In 1970s suburbia, Maggie, who has just lost her virginity that day and her younger siblings, Christian, Janie and Sam spend the night telling each other stories in the attic. When their parents return home, it soon becomes apparent that the family dynamics are frayed, with the housewife mother Donna, clearly a heavy drinker and a lawyer father Martin, affectionate but distracted. Still, everything seems normal. It isn't until the arrival of another couple, Clark and Nadia for a night of cards and drinks that things begin to unravel.
The Playroom (**½) features strong performances from Hawkes, Parker, and Harris...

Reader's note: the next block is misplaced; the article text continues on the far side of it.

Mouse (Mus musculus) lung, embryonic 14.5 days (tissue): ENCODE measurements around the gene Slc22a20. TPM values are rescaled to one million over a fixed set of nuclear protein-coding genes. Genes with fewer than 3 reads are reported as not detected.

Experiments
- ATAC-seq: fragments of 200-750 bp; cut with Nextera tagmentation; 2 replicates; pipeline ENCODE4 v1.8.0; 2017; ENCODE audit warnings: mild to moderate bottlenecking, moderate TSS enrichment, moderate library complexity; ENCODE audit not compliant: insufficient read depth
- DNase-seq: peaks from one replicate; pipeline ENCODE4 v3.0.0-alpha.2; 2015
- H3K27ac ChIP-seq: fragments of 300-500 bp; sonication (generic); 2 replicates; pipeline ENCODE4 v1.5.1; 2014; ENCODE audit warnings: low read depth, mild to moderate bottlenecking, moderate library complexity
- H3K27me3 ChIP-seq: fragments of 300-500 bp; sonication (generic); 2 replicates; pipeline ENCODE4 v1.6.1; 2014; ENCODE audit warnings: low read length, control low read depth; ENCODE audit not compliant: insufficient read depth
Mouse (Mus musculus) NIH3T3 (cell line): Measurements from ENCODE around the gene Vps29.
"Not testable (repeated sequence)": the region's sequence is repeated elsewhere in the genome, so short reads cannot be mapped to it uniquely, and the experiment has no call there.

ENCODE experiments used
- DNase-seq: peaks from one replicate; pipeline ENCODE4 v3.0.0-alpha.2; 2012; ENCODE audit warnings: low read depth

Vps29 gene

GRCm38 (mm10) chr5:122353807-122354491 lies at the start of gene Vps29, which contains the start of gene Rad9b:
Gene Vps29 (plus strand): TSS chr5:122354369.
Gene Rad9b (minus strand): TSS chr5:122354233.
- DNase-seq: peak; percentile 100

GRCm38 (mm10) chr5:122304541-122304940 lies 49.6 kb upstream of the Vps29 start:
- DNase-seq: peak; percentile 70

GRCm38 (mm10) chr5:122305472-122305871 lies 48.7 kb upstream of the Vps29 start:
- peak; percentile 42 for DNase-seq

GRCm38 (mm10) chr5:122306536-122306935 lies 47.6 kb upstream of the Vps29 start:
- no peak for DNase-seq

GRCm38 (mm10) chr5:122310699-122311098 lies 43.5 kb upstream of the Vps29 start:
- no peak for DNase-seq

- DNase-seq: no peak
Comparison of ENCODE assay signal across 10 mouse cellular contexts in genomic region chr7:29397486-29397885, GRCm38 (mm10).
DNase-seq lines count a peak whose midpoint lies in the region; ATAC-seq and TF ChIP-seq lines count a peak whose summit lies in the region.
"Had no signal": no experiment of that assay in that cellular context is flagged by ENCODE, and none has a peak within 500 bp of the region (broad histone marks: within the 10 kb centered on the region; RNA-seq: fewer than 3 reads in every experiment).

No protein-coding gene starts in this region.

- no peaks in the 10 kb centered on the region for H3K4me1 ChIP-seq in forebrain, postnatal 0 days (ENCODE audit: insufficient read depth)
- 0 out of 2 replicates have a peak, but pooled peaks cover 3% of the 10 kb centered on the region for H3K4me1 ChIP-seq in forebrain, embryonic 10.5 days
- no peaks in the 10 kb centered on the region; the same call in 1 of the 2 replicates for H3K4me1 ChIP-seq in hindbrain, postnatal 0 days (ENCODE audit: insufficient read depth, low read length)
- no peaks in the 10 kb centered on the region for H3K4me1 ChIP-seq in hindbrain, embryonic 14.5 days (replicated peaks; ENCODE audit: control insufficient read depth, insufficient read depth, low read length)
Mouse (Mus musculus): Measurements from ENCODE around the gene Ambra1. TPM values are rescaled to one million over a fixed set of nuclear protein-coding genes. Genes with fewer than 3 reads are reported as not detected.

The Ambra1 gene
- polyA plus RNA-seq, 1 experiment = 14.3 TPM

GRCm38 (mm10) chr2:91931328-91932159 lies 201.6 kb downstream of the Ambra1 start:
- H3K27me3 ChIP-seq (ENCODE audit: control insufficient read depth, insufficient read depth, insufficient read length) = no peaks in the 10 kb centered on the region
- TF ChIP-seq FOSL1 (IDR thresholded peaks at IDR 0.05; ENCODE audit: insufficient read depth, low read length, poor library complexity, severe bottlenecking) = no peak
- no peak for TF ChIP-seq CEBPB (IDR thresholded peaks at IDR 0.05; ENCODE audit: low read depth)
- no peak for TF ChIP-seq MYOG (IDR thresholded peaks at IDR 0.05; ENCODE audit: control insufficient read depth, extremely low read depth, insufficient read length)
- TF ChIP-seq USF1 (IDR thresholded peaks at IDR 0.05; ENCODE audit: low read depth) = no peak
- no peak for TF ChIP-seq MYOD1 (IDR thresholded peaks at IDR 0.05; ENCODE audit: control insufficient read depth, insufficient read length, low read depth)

Naturally compared to Ang Lee's harrowing film The Ice Storm (1997), director Julie Dyer teamed up with sister and writer Gretchen Dyer attempt to bring an honest and emotional take on 1970's suburbia in the morose and grim, The Playroom. Starring Academy Award Nominee John Hawkes, Molly Parker, and Olivia Harris, the story takes place in the attic where the four children of Martin (Hawkes) and Donna Cantwell (Parker) tell fantastical tales while their parents fall deeper in a drunken state downstairs with friends Clark and Nadia. If there's a film that can teach you about psyche of survival and the ability to grow up when your adolescent mind tells you otherwise, Dyer's film is a prime example. While the sequences of events are not the most believable or even the most logical, Dyer's screenplay does its best to construct a family that is often times recognizable. As the parents continue to ignore their children while self-absorbed in their own marital and painful woes, you're constantly challenged with the question, who do you care for, the kids, the adults, or neither? In a narrative structure that at times is reminiscent of The Neverending Story (1984), sometimes there's too much moral and metaphorical presentations to keep you engaged during its 82 minute runtime. As it begins with wit, humor, and real life teenage situations, the film makes an abrupt shift into heavy material that will make you cringe. John Hawkes showcases a calm and poised performance that's darkly reminiscent of his turn as Patrick in Sean Durkin's Martha Marcy May Marlene (2011). As Hawkes boils at the brim, never toppling over, his commitment to Martin and his emotional detachment from a life he no longer knows is one of the actor's strongest performances ever. He continues to show range and the ability to elevate any material he's given. As the alcoholic and disconnected mother Donna, Molly Parker, devotes herself to the craft beautifully, even when her character clearly is not. Similarly effective like Julianne Moore's Oscar-nominated turn in Stephen Daldry's The Hours (2002), Parker wears the despair on her soul and delivers her finest turn yet. Commanding the screen and demanding the viewer's attention, Donna is both the obstacle and driving force that makes for a successful but uneven look at matrimony. In the end, it's Olivia Harris that gets the most attention and care from the viewer. In the role of Maggie, the eldest daughter, Harris bares her soul on screen. Though a problematic character response to certain situations doesn't allow Harris to stretch out in the manner I believe she's fully capable of, Harris makes due with her material. It's a wonderful breakout performance that could and should land her more dynamic and capable roles in Hollywood. Not to mention, a beautiful singing voice that is showcased in the credits as she delivers sweet rendition of Carole King's "Up on the Roof." Leaving too many questions unanswered, and an ending that's less than satisfying, The Playroom intrigues and latches on to the viewer's conscience enough to stick through the tale. With children fighting to survive and fortunate enough to have the bond of siblings to get them through, the film can make you appreciate some of the bad times you remember growing up, even the ones you try really hard not to.
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